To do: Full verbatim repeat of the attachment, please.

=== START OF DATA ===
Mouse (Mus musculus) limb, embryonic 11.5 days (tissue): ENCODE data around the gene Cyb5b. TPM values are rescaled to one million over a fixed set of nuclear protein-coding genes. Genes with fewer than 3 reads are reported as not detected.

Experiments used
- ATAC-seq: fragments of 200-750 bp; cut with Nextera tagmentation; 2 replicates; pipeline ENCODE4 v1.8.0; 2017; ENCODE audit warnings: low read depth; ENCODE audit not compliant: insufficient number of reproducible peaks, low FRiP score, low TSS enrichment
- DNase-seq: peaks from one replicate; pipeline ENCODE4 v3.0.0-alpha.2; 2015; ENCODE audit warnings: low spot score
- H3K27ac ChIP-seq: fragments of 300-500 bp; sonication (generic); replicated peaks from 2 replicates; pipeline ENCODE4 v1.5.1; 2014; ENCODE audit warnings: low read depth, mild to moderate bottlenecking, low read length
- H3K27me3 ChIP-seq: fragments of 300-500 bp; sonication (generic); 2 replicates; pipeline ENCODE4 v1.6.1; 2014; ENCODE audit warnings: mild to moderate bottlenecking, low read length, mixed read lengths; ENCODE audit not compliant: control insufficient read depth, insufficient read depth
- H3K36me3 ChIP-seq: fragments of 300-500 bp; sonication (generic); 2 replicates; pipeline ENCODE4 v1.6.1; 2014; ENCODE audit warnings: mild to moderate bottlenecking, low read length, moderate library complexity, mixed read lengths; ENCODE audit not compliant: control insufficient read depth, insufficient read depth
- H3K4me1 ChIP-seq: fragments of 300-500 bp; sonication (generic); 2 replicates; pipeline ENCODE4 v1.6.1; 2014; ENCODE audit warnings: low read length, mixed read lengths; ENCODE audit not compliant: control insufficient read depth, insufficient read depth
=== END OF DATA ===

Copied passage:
Mouse (Mus musculus) limb, embryonic 11.5 days (tissue): ENCODE data around the gene Cyb5b. TPM values are rescaled to one million over a fixed set of nuclear protein-coding genes. Genes with fewer than 3 reads are reported as not detected.

Experiments used
- ATAC-seq: fragments of 200-750 bp; cut with Nextera tagmentation; 2 replicates; pipeline ENCODE4 v1.8.0; 2017; ENCODE audit warnings: low read depth; ENCODE audit not compliant: insufficient number of reproducible peaks, low FRiP score, low TSS enrichment
- DNase-seq: peaks from one replicate; pipeline ENCODE4 v3.0.0-alpha.2; 2015; ENCODE audit warnings: low spot score
- H3K27ac ChIP-seq: fragments of 300-500 bp; sonication (generic); replicated peaks from 2 replicates; pipeline ENCODE4 v1.5.1; 2014; ENCODE audit warnings: low read depth, mild to moderate bottlenecking, low read length
- H3K27me3 ChIP-seq: fragments of 300-500 bp; sonication (generic); 2 replicates; pipeline ENCODE4 v1.6.1; 2014; ENCODE audit warnings: mild to moderate bottlenecking, low read length, mixed read lengths; ENCODE audit not compliant: control insufficient read depth, insufficient read depth
- H3K36me3 ChIP-seq: fragments of 300-500 bp; sonication (generic); 2 replicates; pipeline ENCODE4 v1.6.1; 2014; ENCODE audit warnings: mild to moderate bottlenecking, low read length, moderate library complexity, mixed read lengths; ENCODE audit not compliant: control insufficient read depth, insufficient read depth
- H3K4me1 ChIP-seq: fragments of 300-500 bp; sonication (generic); 2 replicates; pipeline ENCODE4 v1.6.1; 2014; ENCODE audit warnings: low read length, mixed read lengths; ENCODE audit not compliant: control insufficient read depth, insufficient read depth